Can You Use a Sale That Closes the Day After Your Inspection Date?

So, here’s the situation; you are appraising a unique property in a limited area with few sales. You inspect the subject on Wednesday and finally get to the write up on Friday morning. As you are searching the neighborhood for sales, you notice a fairly comparable home that sold on the same street.  It happens to be the very best comparable you have. The problem? It sold on Thursday…the day after the inspection date. Bummer! But, can you still use it?

dustin_0In order to answer this intriguing question, let’s step back for just a minute and look at the bigger picture. What is the purpose of an appraisal? Aren’t we here to establish the most probable price the subject would likely sell for in the current market? How do we best do that? Most often, it is through the sales comparison approach to value which uses the law of substitution to determine value. In other words, we find comparable properties which have sold within the current market conditions (or adjust if market conditions have changed). Which is likely more reflective of the current market; a sale from 9 months ago which exceeds FNMA guidelines for adjustments or one from a day after the inspection date which is nearly identical to the subject?

Unless something dramatic has happened in the marketplace between the effective date (in this case, the inspection date) and the signature date (even if it were a month later), why wouldn’t that sale be a good indicator of the current market?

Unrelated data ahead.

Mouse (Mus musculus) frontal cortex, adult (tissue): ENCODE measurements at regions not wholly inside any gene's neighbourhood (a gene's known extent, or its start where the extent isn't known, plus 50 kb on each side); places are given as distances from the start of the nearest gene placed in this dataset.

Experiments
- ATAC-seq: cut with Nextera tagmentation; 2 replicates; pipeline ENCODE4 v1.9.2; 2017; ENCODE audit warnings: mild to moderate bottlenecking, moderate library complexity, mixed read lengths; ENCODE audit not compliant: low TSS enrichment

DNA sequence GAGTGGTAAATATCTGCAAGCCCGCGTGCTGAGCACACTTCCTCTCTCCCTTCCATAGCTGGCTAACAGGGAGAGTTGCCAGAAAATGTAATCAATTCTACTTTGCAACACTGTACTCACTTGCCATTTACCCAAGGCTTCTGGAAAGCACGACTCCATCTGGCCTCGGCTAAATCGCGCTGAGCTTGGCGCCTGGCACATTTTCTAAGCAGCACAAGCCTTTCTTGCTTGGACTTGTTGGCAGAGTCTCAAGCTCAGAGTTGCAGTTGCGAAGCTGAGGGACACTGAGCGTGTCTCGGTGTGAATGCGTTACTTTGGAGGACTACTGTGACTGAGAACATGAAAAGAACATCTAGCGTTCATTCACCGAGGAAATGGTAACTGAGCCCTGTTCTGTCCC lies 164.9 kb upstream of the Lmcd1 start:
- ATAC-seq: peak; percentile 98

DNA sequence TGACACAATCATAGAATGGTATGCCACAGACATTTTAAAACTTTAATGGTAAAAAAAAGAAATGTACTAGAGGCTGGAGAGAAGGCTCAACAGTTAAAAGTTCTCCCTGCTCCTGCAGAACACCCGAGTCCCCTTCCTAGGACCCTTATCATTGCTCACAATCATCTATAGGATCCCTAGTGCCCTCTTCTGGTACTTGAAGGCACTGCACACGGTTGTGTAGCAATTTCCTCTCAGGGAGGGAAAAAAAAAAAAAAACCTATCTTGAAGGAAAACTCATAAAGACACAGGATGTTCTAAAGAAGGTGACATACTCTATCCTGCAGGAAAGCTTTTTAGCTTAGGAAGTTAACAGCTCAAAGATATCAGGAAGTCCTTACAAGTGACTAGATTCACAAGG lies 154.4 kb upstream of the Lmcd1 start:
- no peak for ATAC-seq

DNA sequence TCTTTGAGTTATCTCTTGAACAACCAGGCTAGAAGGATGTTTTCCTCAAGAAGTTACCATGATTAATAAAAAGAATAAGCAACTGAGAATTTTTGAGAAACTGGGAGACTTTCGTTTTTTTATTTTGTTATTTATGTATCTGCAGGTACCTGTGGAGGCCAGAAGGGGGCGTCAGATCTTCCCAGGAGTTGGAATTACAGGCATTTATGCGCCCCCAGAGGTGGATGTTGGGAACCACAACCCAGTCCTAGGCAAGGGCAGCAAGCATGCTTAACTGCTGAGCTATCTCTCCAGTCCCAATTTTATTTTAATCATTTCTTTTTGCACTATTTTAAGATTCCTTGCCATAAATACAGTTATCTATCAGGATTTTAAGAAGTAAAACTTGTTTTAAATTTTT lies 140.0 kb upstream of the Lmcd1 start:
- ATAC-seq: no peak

So, why do so many appraisers and clients disagree with this? Frankly, I do not know other than tradition. I have heard it before; you cannot use a sale that closed after the effective date of the appraisal. Why?  Because that is what their trainer taught them. Why did he teach that? Because his trainer taught him the same way. The fact is, USPAP does not disallow it. I know of only a few state guidelines which address it. Clients and the GSEs might have their own rules, but that is an individual company or organizational decision.

In reality, this situation would be quite unusual. My reports are nearly always turned in 48 hours from inspection. Comps are typically chosen early on in the process. The only likely scenario where a sale might be found after the effective date in my office is if it were presented to me by the client after the report was turned in as part of a reconsideration of value request. Frankly, this has happened to me and, when the sale was truly comparable, I have gridded it out as number 5 or 6 as part of a new appraisal assignment.  Of course, it came with a big disclaimer.

That brings me to my final point. If you happen to use a sale that closed after the effective date, I would certainly make a special note in the addendum to avoid any confusion or reader misinformation.

If our job is to value real estate, we should be using the most effective tools at our disposal. If the best indicator of value is a sale which occurred after the effective date of the appraisal – and we know about it – it only makes sense that we would consider it in the appraisal process. To not do so would be….well….misleading.